II. No Jurisdiction Over Writ of Audita Querela

In her second issue, Lisa argues the probate court erred in dismissing Lisa's writ of audita querela for lack of jurisdiction. Audita querela is, or was, a “writ available to a judgment debtor who seeks a rehearing of a matter on grounds of newly discovered evidence or newly existing defenses.” McBride v.. State, 114 S.W.3d 556, 557 (Tex.App.-Austin 2002, no pet.) (citing Black's Law Dictionary 126 (7th ed.1999)). As set forth above, once the trial court's plenary power expires, it no longer has subject matter jurisdiction except in limited circumstances. See Roberts, 2012 WL 2835204, at *3. The writ of audita querela is a direct attack on our judgment. Lisa has pointed to no law extending the probate court's jurisdiction to allow her to attack an appellate court's judgment through the vehicle of a writ of audita querela filed in the probate court, and we have found none.12 See Allcat Claims Serv., 356 S.W.3d at 459–60 (noting Texas courts lack subject matter jurisdiction without an express constitutional or statutory grant). We conclude the probate court did not have jurisdiction to set aside our judgment and mandate through the writ of audita querela.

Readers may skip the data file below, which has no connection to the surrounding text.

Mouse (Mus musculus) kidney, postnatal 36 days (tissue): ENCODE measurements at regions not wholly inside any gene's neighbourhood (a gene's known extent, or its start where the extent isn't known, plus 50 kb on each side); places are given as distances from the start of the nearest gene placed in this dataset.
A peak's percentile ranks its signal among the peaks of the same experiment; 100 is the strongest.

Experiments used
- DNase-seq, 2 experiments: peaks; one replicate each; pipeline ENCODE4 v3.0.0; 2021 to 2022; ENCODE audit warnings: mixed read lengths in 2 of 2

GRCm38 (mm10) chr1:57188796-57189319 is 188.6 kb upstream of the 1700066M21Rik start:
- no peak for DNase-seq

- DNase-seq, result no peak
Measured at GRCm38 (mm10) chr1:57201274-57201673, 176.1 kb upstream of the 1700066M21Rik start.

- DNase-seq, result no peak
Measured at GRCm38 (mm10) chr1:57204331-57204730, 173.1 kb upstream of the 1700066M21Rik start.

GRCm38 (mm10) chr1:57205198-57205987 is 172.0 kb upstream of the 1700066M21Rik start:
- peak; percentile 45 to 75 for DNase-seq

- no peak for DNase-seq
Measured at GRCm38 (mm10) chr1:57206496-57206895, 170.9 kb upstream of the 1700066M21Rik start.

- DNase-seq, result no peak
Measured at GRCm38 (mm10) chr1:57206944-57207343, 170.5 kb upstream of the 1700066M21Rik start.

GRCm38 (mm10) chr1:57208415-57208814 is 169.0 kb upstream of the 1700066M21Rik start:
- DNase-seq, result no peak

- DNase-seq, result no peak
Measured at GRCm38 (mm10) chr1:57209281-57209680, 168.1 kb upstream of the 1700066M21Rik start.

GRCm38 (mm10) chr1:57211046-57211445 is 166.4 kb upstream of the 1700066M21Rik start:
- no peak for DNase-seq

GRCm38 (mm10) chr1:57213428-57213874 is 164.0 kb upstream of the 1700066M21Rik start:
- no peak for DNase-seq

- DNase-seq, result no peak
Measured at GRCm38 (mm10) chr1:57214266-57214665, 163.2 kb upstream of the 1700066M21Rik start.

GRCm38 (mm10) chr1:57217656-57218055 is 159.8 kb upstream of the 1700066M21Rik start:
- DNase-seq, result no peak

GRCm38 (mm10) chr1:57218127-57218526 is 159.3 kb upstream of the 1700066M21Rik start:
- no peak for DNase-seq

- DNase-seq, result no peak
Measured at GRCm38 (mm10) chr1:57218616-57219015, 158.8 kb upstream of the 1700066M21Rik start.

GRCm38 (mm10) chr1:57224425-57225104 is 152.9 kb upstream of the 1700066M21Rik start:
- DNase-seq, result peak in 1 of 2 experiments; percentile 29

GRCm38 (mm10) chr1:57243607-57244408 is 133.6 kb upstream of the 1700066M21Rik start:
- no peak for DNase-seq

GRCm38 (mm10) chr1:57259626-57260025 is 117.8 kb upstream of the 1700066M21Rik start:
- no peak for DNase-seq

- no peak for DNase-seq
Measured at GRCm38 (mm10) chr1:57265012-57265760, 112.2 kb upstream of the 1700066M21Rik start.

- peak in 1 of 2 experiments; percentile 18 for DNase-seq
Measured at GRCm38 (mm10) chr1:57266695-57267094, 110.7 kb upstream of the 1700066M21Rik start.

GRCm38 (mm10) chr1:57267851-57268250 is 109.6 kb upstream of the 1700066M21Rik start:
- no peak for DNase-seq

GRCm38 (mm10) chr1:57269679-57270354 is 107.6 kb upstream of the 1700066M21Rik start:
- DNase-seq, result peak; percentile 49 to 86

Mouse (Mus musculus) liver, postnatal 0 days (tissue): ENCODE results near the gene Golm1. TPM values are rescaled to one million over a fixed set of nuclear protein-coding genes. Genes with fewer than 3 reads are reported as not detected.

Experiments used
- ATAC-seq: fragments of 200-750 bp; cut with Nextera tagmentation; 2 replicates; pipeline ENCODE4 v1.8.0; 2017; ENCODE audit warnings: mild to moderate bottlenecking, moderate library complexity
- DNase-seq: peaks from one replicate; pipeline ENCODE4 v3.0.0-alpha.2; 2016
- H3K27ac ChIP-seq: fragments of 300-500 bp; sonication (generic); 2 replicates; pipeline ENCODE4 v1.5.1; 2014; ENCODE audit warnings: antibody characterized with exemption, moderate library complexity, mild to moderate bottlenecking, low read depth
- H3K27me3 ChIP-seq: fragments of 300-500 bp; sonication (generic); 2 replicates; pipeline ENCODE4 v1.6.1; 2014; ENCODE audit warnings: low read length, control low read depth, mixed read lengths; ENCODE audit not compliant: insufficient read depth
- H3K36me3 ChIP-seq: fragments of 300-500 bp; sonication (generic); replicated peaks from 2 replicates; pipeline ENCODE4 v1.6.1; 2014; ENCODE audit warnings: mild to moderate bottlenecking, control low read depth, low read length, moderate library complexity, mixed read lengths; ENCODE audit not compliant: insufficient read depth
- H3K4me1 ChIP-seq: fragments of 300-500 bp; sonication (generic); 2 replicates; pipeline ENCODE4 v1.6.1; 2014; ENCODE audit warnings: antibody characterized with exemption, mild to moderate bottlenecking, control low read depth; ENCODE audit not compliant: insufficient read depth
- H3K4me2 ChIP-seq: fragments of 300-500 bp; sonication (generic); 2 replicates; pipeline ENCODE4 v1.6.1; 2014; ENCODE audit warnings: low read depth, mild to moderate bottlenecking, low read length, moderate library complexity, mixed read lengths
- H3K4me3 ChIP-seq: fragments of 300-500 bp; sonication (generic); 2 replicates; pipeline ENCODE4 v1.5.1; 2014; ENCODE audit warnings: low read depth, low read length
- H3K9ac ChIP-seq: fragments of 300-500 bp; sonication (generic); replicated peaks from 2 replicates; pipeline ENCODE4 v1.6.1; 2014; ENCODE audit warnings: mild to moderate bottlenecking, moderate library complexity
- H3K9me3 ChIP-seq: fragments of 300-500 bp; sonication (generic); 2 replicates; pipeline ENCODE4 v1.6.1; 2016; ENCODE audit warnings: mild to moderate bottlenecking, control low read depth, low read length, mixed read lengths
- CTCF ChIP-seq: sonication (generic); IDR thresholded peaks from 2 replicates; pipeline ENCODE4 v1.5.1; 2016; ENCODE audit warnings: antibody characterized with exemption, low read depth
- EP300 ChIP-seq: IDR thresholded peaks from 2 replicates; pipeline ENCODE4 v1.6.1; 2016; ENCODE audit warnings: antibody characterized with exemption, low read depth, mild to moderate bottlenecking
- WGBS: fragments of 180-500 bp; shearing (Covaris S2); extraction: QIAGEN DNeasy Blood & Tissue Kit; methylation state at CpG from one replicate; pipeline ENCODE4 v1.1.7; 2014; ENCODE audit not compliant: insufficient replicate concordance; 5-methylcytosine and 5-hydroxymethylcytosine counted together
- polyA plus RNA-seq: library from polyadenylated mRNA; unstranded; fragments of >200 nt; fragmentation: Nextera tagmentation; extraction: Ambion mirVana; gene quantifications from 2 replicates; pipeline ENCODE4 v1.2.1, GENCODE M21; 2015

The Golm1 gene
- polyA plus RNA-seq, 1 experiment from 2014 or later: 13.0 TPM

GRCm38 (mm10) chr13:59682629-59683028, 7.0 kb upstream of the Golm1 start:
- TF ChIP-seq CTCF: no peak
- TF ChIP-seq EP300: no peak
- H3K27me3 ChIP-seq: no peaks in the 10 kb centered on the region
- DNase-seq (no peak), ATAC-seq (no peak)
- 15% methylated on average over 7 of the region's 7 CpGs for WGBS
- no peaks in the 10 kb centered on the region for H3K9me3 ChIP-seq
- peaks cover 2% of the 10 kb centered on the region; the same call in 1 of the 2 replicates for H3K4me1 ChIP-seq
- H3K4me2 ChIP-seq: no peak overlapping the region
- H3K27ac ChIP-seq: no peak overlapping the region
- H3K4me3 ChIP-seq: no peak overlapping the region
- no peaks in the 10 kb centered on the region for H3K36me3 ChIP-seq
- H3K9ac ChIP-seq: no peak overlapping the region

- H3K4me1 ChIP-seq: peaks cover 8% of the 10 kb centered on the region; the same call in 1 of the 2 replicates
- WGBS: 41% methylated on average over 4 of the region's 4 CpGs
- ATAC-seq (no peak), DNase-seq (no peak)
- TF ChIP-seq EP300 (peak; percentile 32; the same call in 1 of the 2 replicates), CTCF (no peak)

Because the Petition affirmatively negates the probate court's jurisdiction over the bill of review and writ of audita querela, we overrule Lisa's first and second issues and affirm the judgment of the trial court dismissing the Petition.13

FOOTNOTES

1.  Smalley v. Smalley, 399 S.W.3d 631 (Tex.App.-Houston [14th Dist.] 2013, no pet.).

2.  Hillman v. Maretta, 133 S.Ct. 1943 (2013).

3.  A Thrift Savings Plan is a type of retirement savings account for federal employees administered by the Federal Retirement Thrift Investment Board. Smalley, 399 S.W.3d at 634.

4.  Lisa argues that she is attacking the probate court's judgment. As discussed below, she is actually attacking this court's judgment because when we affirmed the probate court's judgment, it became our judgment.